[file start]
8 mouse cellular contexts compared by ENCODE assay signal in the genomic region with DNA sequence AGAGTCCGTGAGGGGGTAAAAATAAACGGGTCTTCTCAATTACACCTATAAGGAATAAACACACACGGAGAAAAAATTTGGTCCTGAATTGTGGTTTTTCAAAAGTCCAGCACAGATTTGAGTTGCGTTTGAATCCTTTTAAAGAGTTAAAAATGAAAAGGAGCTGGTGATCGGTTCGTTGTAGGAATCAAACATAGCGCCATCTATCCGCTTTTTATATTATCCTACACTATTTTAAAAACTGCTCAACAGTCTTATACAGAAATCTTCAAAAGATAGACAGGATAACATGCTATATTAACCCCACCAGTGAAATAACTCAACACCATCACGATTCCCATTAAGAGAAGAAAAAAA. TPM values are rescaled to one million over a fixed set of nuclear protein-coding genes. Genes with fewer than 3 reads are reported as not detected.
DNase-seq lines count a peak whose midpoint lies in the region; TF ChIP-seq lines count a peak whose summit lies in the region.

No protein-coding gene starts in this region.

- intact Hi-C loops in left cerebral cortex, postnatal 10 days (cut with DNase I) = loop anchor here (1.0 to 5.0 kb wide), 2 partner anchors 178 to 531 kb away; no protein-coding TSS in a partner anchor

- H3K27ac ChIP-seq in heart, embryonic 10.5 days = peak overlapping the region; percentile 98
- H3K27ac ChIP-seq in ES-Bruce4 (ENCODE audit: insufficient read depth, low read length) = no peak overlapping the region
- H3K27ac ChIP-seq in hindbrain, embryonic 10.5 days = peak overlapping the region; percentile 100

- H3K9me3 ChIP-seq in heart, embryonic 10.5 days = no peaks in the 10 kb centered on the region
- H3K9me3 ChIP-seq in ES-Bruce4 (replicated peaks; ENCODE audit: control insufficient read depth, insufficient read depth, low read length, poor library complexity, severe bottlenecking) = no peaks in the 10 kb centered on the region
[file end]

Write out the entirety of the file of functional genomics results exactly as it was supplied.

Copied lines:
8 mouse cellular contexts compared by ENCODE assay signal in the genomic region with DNA sequence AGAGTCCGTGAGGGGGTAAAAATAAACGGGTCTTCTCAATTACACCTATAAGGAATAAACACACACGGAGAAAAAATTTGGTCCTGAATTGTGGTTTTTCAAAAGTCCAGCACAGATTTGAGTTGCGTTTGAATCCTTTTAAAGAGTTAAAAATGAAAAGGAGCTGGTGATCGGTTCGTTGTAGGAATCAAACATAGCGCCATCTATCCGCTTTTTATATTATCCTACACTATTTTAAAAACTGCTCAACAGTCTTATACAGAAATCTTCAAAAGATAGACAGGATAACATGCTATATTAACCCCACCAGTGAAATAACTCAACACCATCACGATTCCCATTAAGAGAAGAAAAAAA. TPM values are rescaled to one million over a fixed set of nuclear protein-coding genes. Genes with fewer than 3 reads are reported as not detected.
DNase-seq lines count a peak whose midpoint lies in the region; TF ChIP-seq lines count a peak whose summit lies in the region.

No protein-coding gene starts in this region.

- intact Hi-C loops in left cerebral cortex, postnatal 10 days (cut with DNase I) = loop anchor here (1.0 to 5.0 kb wide), 2 partner anchors 178 to 531 kb away; no protein-coding TSS in a partner anchor

- H3K27ac ChIP-seq in heart, embryonic 10.5 days = peak overlapping the region; percentile 98
- H3K27ac ChIP-seq in ES-Bruce4 (ENCODE audit: insufficient read depth, low read length) = no peak overlapping the region
- H3K27ac ChIP-seq in hindbrain, embryonic 10.5 days = peak overlapping the region; percentile 100

- H3K9me3 ChIP-seq in heart, embryonic 10.5 days = no peaks in the 10 kb centered on the region
- H3K9me3 ChIP-seq in ES-Bruce4 (replicated peaks; ENCODE audit: control insufficient read depth, insufficient read depth, low read length, poor library complexity, severe bottlenecking) = no peaks in the 10 kb centered on the region